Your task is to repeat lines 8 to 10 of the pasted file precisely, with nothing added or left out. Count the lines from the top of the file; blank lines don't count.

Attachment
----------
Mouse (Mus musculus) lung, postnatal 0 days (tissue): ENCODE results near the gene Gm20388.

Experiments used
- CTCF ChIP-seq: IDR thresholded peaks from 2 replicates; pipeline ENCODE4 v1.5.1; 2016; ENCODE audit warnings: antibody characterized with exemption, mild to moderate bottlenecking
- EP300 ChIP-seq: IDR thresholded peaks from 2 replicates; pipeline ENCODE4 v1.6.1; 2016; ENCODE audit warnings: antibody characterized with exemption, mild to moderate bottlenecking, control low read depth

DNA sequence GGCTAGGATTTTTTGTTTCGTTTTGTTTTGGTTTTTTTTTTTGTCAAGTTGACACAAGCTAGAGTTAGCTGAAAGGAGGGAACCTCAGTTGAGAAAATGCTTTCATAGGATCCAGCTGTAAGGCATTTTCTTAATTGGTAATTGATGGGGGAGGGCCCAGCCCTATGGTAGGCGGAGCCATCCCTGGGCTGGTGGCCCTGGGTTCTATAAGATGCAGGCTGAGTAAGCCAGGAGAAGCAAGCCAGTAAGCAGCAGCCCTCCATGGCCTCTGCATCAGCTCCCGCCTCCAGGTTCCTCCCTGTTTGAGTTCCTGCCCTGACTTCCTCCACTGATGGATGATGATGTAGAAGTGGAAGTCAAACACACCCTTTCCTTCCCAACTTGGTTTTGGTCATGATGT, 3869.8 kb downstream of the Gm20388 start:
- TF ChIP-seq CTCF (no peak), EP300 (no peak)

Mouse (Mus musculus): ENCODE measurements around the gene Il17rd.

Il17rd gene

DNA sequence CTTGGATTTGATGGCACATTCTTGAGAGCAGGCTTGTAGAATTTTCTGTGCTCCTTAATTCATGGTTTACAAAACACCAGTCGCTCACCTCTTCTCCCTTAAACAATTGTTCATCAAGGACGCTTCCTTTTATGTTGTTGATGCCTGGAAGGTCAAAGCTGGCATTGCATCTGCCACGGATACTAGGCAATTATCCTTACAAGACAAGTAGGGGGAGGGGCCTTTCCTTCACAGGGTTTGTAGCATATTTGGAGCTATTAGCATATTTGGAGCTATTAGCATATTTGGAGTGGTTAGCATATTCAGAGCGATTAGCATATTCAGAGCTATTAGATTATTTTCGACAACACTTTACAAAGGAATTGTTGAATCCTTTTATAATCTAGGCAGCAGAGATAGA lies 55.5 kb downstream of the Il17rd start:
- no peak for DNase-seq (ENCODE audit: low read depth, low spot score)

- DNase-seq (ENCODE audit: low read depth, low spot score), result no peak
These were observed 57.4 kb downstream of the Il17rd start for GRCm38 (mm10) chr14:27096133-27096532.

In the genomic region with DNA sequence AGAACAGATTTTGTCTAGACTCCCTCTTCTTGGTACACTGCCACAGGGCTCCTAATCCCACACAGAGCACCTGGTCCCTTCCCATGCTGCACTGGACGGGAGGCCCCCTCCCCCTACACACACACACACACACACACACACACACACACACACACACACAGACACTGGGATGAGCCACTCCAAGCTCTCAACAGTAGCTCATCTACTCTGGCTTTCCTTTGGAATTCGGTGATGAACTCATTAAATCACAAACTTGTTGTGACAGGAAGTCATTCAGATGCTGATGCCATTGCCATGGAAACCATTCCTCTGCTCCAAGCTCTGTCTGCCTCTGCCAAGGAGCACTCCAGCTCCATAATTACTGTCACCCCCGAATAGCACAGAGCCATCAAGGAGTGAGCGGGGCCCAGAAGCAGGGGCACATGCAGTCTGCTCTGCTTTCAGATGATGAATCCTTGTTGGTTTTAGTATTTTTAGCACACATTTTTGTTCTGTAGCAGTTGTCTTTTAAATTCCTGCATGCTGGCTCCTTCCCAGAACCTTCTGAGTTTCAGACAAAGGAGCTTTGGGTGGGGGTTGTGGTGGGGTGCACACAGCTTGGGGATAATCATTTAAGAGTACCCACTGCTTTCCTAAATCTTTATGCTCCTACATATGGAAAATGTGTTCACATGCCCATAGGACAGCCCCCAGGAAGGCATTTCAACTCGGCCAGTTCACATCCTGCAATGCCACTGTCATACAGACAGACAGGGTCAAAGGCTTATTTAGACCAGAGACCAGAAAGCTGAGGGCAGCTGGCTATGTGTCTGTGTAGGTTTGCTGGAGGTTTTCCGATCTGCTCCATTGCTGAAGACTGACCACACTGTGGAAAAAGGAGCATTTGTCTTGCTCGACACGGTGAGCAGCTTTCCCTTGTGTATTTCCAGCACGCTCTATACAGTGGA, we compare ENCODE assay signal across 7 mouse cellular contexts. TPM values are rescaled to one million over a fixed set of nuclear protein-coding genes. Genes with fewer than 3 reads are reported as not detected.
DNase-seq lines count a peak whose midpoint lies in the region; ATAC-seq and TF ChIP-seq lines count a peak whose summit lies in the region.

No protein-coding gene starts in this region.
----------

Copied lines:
Il17rd gene

DNA sequence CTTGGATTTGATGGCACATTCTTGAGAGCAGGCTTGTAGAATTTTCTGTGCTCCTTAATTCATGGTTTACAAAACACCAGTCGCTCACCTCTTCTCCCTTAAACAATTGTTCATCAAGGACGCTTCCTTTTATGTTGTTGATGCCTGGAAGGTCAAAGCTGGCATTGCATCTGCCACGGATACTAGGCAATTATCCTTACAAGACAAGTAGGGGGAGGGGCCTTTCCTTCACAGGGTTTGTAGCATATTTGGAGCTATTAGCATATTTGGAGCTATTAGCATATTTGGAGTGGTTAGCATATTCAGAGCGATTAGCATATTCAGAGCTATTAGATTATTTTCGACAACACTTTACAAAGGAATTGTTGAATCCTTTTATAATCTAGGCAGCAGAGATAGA lies 55.5 kb downstream of the Il17rd start:
- no peak for DNase-seq (ENCODE audit: low read depth, low spot score)